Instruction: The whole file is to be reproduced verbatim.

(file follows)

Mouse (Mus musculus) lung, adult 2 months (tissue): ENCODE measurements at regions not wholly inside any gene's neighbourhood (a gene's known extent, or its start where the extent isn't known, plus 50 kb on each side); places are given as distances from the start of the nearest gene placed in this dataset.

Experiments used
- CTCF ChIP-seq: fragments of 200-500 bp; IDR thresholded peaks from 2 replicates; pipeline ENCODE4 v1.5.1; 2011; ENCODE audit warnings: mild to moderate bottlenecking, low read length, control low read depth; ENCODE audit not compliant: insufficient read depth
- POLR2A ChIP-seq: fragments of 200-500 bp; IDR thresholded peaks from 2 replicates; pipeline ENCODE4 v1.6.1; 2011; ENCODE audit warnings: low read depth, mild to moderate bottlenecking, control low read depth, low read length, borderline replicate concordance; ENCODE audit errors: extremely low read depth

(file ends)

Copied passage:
Mouse (Mus musculus) lung, adult 2 months (tissue): ENCODE measurements at regions not wholly inside any gene's neighbourhood (a gene's known extent, or its start where the extent isn't known, plus 50 kb on each side); places are given as distances from the start of the nearest gene placed in this dataset.

Experiments used
- CTCF ChIP-seq: fragments of 200-500 bp; IDR thresholded peaks from 2 replicates; pipeline ENCODE4 v1.5.1; 2011; ENCODE audit warnings: mild to moderate bottlenecking, low read length, control low read depth; ENCODE audit not compliant: insufficient read depth
- POLR2A ChIP-seq: fragments of 200-500 bp; IDR thresholded peaks from 2 replicates; pipeline ENCODE4 v1.6.1; 2011; ENCODE audit warnings: low read depth, mild to moderate bottlenecking, control low read depth, low read length, borderline replicate concordance; ENCODE audit errors: extremely low read depth